One is tempted to think that was the dominant or normative (i.e. mainstream) theology of the people of Israel/Judah/Judea simply because it so significantly stamps the historical and prophetic works of the Bible (i.e. the Hebrew Bible). But this is only because the community of scholars, priests etc. who subscribed to this theology were the ones who produced and helped secure the dominance of this literature There were lots of other works that made the same claims about other gods and that affirmed different views (e.g. that defended religious pluralism and the righteousness of honoring different deities and different cults), but these were surpressed, destroyed, lost, etc. The Bible is the work of the winners in the debate, so itʼs no surprise that it affirms their point of view over all others. [Edʼs Comment: I recall reading that all of the religious literature of the Northern Jewish nation was destroyed when that nation was wiped out, leaving only the religious literature of the Southern Israelite nation that makes up our present Bible.]
Job and Ecclesiastes are two examples of works from writers who did not subscribe to the simplisitic views of the retribution/Deuteronomistic theology. Each challenges its basic assumptions by pointing out an obvious flaw in the theory: good, righeous, pious people do suffer in life and in the end the good and the bad alike die. Youʼd literally have to go through life with your eyes closed to believe that righteousness and piety toward Yahweh guarantees a good long life. Unfortunately in the case of Job a Deuteronomistic editor has tried to conceal the original purpose of the story by tacking on a prologue/epilogue that makes a divine agent (that many today mistakenly think is satan the devil [Edʼs Comment: The NIV Application Commentary on Genesis, copyright 2002 by a professor Wheaton College makes the same point about the “satan” in Job not being understood in ancient Israel as the “devil” of the N.T. In fact, the “angel of the Lord” who stopped Balaam the prophet on the road is also called a “satan” in Genesis, and neither is the “satan” mentioned in Job is not necessarily the same “satan” mentioned in Zechariah; that is what the professor admited who wrote the NIV Application Commentary on Genesis.] responsible for Jobʼs sufferings (as part of a test), so as to explain away the naturalness of his sufferings (in the original work suffering is fobbed off as a mystery comprehensible only to God, as God himself ewxplains to Job; Ecclesiastes basically says the same thing, but seems less satisfied with having to settle for that answer).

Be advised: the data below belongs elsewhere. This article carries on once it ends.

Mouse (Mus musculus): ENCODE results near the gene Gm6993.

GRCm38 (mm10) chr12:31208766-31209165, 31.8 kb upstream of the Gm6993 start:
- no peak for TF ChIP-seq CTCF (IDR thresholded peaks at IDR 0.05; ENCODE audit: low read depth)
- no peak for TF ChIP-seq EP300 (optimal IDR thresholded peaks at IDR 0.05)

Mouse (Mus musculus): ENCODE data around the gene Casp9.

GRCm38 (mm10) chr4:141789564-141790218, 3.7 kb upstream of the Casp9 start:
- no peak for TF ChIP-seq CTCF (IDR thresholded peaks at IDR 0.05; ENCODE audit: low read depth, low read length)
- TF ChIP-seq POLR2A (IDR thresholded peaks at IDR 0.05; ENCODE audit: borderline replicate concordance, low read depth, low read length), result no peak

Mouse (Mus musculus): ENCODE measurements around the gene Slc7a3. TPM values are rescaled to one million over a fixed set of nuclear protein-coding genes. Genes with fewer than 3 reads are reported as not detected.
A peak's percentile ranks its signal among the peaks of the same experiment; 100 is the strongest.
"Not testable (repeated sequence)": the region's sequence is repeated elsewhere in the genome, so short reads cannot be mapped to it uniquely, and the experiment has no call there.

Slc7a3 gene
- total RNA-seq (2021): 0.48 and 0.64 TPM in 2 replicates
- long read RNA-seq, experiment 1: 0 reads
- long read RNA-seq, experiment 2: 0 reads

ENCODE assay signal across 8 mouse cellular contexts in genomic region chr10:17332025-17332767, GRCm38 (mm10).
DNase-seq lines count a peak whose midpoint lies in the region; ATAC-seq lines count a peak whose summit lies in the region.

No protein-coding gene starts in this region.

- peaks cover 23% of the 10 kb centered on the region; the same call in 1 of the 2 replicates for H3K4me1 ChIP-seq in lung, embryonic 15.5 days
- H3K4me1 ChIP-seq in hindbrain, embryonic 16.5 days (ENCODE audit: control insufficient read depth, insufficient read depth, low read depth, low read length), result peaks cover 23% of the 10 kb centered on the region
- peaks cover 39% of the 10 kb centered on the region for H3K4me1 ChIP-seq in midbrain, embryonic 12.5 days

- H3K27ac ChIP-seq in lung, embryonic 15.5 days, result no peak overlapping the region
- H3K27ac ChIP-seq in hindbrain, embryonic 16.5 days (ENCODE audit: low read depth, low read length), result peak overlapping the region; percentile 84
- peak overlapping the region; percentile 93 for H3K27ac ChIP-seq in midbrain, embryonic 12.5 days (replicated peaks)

All of this of course to the subject that modern theologians call theodicy: why do good people suffer and die young, while others who are not good enjoy long life and prosperity? The ancient Israelites/Judahites/Judeans confronted the same mystery. Deuteronomist theology was one proposed solution and thought that strict piety and devotion to Yahweh was the key to a good, long life. Others, like the authors of Job and Ecclesiastes, disagreed (they of course believed in the value of piety, they just rejected the notion that this guaranteed a good long life). And no doubt others had less than kind things to say about strict Yahwism and its religious teachings. There were prophets and priests of other gods and cults who taught that the neglect of these gods due to the influence of the kind of strict Yahwishm we see in the Bible was the cause of suffering and that the way to improve things was to embrace religious pluralism.
On a final note: the Psalms is a hodge-podge of material that reflects a variety of historical backgrounds and views, but the collection as a whole has been filtered through the Deuteronomist school, so many of them show signs of either Deuteronomistic origins or editing. Psalm 91, like many other Psalms, is a wisdom psalm from the Deuteronomist school, which is why it so strongly affirms Deuteronomist theology.
Later today Iʼll check out your links and see if this inspires any additional thoughts.